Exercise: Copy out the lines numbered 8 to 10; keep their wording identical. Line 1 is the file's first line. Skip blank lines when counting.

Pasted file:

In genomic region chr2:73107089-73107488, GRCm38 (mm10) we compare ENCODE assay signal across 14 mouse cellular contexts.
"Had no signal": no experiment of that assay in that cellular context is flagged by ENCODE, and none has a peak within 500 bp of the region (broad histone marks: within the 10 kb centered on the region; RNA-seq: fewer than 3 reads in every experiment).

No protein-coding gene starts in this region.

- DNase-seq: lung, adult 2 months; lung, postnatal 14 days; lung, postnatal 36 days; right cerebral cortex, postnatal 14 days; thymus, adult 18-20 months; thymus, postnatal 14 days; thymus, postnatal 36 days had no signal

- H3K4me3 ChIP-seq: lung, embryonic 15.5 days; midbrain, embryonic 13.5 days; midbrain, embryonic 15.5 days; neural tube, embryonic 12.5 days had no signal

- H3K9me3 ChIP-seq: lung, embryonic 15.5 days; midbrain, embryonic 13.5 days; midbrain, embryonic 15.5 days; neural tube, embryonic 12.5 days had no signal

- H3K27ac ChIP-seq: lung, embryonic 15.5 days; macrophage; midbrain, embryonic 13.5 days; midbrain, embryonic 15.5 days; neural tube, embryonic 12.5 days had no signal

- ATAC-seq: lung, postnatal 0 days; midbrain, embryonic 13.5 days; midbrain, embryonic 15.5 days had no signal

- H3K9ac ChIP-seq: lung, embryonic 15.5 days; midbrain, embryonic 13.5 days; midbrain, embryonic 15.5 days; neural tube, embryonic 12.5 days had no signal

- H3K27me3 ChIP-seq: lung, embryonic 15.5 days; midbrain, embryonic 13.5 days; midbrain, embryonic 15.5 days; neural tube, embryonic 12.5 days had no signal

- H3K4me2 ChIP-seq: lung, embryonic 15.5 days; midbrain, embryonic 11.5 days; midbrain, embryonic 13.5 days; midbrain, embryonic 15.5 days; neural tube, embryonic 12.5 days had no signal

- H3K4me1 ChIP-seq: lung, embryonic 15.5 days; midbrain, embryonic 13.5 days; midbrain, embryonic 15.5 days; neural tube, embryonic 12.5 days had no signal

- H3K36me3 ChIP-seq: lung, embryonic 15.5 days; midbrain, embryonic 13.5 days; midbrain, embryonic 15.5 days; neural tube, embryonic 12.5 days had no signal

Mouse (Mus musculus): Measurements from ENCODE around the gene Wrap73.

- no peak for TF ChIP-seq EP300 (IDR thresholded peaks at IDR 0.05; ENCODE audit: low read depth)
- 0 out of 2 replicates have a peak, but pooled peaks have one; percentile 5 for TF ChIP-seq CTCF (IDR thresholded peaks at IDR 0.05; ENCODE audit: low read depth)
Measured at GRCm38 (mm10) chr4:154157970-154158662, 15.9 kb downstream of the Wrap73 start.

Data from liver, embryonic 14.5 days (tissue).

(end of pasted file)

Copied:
- ATAC-seq: lung, postnatal 0 days; midbrain, embryonic 13.5 days; midbrain, embryonic 15.5 days had no signal

- H3K9ac ChIP-seq: lung, embryonic 15.5 days; midbrain, embryonic 13.5 days; midbrain, embryonic 15.5 days; neural tube, embryonic 12.5 days had no signal

- H3K27me3 ChIP-seq: lung, embryonic 15.5 days; midbrain, embryonic 13.5 days; midbrain, embryonic 15.5 days; neural tube, embryonic 12.5 days had no signal